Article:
The must-read stories and debate in health policy and leadership
- Today’s apology: Regulator has to apologise for ‘plainly wrong’ comments
- Today’s governance news: STPs ‘not the centre of gravity for everything’, says Swindells
Get off the pot
The great and the good of the NHS have been making their case to the government, and more specifically the prime minister, about the need for a decent funding settlement and stability for the NHS.
NHS Confederation boss Niall Dickson told HSJ that predictable funding over a long period would pay dividends and that the year-by-year settlements had looked like the Himalayas when plotted on a graph.
He said anything less than a 4 per cent real terms rise would enforce a “managed decline”.
The national media have all trailed that there is something coming but not when, or how much. Sources spoken to by HSJ expect the true number maybe somewhere between 3 and 4 per cent.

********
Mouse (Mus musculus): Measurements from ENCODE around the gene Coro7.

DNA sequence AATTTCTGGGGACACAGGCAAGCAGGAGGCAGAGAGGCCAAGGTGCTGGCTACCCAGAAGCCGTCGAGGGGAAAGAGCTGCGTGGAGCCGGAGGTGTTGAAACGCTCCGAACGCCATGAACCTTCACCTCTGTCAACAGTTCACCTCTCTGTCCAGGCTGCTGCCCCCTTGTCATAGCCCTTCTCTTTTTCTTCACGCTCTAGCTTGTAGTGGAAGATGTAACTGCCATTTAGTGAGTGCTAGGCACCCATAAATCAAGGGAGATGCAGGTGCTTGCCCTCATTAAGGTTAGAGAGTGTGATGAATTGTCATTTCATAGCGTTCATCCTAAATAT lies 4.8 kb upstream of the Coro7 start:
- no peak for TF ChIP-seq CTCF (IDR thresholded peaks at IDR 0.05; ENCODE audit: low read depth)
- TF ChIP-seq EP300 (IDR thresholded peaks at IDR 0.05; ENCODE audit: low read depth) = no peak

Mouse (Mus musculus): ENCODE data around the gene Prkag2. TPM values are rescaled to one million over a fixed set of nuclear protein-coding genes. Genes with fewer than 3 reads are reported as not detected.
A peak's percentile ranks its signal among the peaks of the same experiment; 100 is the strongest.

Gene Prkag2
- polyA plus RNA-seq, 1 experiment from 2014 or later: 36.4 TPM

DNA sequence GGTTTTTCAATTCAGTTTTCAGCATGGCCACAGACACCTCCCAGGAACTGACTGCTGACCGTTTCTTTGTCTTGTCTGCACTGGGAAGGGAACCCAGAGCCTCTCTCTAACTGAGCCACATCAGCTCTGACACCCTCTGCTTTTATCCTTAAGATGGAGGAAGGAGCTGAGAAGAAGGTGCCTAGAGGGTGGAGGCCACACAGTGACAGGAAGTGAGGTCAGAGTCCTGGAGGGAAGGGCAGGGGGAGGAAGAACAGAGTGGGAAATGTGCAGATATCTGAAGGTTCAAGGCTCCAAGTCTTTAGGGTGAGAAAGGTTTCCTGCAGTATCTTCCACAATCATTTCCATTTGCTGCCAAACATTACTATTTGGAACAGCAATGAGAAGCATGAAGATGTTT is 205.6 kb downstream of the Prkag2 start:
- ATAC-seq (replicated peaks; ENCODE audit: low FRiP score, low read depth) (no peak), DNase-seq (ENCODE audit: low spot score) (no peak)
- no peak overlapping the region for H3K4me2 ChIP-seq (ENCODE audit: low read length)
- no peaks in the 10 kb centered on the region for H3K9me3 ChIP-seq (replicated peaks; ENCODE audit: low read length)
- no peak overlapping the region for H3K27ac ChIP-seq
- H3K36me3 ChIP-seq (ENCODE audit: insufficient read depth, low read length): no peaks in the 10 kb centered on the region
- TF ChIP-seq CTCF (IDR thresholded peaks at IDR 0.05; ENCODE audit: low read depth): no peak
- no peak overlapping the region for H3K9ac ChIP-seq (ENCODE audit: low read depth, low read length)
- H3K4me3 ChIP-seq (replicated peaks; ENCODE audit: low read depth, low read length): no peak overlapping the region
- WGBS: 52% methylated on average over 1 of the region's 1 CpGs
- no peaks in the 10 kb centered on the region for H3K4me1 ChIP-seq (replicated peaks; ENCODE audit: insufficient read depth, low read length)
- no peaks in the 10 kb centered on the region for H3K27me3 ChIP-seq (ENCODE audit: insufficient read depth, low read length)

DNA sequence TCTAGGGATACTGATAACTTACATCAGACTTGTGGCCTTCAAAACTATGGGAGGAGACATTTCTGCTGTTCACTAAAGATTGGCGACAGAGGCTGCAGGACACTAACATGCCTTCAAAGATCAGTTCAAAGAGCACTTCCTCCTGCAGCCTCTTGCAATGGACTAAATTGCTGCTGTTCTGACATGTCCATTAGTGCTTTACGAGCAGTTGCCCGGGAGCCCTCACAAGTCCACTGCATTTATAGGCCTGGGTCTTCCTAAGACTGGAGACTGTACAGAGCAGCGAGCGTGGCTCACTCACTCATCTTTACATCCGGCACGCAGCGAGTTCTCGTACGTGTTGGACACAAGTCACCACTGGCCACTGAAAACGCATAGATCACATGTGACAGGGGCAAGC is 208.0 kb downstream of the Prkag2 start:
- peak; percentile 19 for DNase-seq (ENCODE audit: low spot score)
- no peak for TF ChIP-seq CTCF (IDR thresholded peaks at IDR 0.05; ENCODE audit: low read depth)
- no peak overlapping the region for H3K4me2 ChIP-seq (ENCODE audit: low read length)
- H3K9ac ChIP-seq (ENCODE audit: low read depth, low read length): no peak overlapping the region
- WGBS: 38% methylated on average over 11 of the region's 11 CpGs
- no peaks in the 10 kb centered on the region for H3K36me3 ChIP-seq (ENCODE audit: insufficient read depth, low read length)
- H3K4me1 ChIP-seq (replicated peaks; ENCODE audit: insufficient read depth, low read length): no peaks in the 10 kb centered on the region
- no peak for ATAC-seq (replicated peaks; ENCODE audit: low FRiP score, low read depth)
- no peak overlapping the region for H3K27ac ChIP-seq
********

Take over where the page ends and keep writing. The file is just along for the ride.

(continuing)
Meanwhile, the people actually planning the delivery of services for the rest of 2018-19 are left wondering what to do. Is the provider sector aiming for break-even as previously stated, or will it be allowed to go for something more realistic?
NHS Improvement boss Ian Dalton told delegates at the Confederation’s conference in Manchester that the plans were not yet ready and that discussions were ongoing with a number of trusts.
One of these trusts will probably be King’s College Hospital Foundation Trust, which HSJ last week reported had gone to the regulator with a deficit offer of £156m, a signficant slippage on 2017-18’s £132m deficit.
All change in provider land?
Mr Dalton also promised a “long, hard and important look” at clincial services and provider organisations that house them.
Mega-chains? Another spate of mergers? The Getting It Right First Time programme given more power?
The language was a little vague but matches up with earlier comments about taking a firmer approach to reconfiguration - an agenda that has languished in the face of ever-increasing activity and the focus on governance that can accompany sustainability and transformation partnerships.
This was a point picked up by NHS England deputy chief executive Matthew Swindells in his speech to delegates, where he warned managers not to get too hung up on organisational form. He said in some areas integration at borough level was paying dividends.